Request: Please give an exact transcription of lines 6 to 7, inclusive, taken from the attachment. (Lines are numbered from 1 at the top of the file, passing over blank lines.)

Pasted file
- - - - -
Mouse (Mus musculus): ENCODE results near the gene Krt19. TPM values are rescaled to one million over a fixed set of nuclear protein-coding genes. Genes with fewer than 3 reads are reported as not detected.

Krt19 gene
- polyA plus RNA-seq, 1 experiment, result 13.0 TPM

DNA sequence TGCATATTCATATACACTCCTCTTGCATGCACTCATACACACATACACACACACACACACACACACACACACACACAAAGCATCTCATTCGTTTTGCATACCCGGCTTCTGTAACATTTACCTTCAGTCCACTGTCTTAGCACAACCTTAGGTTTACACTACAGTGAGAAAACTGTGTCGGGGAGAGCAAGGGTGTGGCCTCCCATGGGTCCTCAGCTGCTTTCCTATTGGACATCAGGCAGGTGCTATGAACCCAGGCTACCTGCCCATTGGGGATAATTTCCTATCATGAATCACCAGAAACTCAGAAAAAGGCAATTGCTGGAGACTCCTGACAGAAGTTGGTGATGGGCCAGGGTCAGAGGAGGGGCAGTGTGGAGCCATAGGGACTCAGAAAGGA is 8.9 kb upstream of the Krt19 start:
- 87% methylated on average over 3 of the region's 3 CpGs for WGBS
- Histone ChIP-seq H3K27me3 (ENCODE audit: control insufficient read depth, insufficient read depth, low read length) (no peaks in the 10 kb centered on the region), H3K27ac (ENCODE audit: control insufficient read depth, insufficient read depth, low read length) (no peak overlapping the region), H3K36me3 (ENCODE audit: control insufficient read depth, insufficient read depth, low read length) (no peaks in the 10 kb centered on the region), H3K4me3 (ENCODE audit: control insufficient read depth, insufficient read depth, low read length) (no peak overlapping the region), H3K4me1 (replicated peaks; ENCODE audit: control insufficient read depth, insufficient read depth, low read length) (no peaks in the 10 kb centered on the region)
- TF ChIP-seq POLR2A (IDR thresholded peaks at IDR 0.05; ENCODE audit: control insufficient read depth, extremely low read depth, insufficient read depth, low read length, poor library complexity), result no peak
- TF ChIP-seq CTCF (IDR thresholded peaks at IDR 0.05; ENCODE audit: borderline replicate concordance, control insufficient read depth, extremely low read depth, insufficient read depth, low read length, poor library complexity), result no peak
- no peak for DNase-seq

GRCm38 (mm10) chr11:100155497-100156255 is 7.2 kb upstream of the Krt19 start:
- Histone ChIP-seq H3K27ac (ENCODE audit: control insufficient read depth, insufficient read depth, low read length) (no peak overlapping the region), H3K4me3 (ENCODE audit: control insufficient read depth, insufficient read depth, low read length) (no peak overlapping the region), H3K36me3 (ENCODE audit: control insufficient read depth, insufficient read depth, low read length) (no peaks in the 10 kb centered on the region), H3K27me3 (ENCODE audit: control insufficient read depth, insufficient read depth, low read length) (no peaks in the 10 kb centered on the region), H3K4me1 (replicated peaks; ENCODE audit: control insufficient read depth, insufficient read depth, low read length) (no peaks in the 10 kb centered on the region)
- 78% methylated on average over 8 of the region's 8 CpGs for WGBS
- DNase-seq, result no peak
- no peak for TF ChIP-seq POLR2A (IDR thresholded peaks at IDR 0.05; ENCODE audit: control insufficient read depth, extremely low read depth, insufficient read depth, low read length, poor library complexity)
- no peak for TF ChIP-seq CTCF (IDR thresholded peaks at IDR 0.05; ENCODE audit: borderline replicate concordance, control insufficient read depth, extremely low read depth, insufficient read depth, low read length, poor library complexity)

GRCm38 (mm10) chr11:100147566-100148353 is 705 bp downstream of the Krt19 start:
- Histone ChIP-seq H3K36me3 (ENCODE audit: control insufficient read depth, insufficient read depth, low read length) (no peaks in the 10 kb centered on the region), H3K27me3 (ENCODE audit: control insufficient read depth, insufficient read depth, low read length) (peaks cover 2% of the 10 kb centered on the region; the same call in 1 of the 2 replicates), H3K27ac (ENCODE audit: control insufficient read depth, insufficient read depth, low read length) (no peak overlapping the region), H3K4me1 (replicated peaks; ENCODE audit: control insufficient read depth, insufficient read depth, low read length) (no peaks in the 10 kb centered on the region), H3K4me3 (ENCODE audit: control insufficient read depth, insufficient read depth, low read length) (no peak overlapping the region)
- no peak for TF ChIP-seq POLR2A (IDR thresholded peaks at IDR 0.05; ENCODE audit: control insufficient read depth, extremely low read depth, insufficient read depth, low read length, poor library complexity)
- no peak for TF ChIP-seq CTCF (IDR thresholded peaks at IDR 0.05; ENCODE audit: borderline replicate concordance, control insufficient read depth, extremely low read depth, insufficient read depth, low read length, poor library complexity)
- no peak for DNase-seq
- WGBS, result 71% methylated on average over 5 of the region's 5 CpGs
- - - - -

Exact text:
- Histone ChIP-seq H3K27me3 (ENCODE audit: control insufficient read depth, insufficient read depth, low read length) (no peaks in the 10 kb centered on the region), H3K27ac (ENCODE audit: control insufficient read depth, insufficient read depth, low read length) (no peak overlapping the region), H3K36me3 (ENCODE audit: control insufficient read depth, insufficient read depth, low read length) (no peaks in the 10 kb centered on the region), H3K4me3 (ENCODE audit: control insufficient read depth, insufficient read depth, low read length) (no peak overlapping the region), H3K4me1 (replicated peaks; ENCODE audit: control insufficient read depth, insufficient read depth, low read length) (no peaks in the 10 kb centered on the region)
- TF ChIP-seq POLR2A (IDR thresholded peaks at IDR 0.05; ENCODE audit: control insufficient read depth, extremely low read depth, insufficient read depth, low read length, poor library complexity), result no peak